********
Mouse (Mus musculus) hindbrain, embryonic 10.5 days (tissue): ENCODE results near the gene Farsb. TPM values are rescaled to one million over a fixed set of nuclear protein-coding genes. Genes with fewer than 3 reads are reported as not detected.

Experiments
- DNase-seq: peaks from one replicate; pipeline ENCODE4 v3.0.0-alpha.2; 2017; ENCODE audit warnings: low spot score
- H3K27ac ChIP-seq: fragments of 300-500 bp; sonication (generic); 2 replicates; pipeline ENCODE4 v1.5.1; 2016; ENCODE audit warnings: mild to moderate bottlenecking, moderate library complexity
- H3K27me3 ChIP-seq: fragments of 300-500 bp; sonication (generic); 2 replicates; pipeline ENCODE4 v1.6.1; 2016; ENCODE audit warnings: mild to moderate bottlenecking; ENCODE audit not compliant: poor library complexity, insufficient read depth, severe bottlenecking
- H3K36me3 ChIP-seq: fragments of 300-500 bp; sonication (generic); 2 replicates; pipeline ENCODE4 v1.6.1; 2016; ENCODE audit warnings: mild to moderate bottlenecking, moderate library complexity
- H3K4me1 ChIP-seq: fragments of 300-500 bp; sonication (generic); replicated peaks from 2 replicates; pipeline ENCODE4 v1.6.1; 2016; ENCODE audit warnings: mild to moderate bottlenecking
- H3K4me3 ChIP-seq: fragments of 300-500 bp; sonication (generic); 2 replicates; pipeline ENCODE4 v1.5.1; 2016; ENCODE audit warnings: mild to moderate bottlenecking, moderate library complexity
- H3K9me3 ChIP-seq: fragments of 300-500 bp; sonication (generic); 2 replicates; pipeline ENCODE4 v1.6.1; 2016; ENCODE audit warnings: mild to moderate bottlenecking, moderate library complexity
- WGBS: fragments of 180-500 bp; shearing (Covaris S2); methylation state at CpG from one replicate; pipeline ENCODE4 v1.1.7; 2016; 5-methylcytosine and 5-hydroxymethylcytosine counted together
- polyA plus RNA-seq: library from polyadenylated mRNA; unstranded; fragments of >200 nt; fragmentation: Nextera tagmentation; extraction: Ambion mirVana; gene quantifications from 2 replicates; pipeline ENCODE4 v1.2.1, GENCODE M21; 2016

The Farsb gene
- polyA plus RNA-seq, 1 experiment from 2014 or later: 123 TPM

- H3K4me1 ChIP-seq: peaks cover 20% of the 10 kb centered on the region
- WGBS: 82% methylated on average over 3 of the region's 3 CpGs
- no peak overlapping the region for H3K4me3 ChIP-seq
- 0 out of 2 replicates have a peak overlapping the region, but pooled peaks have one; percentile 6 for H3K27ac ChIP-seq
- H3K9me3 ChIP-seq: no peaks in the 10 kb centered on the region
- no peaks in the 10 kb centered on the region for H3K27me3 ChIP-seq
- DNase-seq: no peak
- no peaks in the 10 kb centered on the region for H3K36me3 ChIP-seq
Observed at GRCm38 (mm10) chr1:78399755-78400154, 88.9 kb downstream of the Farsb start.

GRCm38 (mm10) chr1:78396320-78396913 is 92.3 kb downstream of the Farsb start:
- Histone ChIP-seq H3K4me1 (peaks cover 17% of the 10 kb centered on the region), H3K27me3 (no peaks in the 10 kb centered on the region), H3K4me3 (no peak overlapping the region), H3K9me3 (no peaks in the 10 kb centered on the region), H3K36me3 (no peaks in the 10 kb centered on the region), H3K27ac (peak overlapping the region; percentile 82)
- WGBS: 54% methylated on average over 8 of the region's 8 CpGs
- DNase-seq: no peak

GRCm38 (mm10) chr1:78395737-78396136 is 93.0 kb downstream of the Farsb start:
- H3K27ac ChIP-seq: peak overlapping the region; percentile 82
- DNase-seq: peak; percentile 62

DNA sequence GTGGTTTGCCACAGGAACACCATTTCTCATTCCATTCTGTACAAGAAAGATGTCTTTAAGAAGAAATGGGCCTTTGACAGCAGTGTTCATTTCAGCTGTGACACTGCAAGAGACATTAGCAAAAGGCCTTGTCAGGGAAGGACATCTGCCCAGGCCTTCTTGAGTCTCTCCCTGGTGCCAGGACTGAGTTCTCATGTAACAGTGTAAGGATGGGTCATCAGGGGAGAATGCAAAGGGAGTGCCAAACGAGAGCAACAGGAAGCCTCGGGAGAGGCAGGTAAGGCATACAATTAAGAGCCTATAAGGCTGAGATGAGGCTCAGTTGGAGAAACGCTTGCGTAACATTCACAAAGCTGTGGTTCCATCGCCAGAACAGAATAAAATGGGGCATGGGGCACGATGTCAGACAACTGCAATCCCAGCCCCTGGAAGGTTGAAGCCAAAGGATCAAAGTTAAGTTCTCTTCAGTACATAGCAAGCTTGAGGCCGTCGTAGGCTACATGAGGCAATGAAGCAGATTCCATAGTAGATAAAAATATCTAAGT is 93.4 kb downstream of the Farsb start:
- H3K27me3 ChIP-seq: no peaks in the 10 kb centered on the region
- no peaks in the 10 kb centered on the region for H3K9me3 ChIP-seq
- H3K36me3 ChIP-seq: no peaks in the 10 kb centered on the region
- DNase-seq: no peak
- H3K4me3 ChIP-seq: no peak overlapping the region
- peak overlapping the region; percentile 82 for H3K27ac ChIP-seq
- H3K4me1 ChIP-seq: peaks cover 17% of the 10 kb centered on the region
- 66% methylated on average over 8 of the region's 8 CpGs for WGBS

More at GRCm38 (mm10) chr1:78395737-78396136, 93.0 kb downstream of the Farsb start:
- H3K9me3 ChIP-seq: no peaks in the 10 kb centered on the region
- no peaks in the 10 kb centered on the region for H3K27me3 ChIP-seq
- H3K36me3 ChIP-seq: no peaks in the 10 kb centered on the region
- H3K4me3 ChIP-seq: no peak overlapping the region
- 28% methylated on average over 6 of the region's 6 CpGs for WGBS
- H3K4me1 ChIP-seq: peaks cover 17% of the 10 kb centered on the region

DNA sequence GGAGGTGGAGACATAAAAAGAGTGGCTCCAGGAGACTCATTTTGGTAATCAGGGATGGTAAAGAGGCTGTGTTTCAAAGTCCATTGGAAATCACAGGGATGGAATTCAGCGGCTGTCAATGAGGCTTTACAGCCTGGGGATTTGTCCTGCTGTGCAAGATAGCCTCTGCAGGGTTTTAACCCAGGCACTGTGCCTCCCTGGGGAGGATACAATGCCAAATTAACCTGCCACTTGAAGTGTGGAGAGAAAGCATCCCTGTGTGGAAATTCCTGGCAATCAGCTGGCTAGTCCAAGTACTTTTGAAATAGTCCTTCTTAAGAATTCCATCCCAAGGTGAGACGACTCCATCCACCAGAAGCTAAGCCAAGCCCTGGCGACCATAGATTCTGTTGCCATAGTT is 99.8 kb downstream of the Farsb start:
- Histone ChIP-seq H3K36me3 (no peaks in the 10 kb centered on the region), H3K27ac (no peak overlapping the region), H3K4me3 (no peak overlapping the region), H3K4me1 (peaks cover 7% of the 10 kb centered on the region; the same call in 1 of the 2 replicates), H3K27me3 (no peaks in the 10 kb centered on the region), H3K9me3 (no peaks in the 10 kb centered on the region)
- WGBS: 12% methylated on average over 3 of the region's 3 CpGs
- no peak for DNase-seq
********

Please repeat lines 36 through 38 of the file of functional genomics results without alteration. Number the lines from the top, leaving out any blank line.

- peak overlapping the region; percentile 82 for H3K27ac ChIP-seq
- H3K4me1 ChIP-seq: peaks cover 17% of the 10 kb centered on the region
- 66% methylated on average over 8 of the region's 8 CpGs for WGBS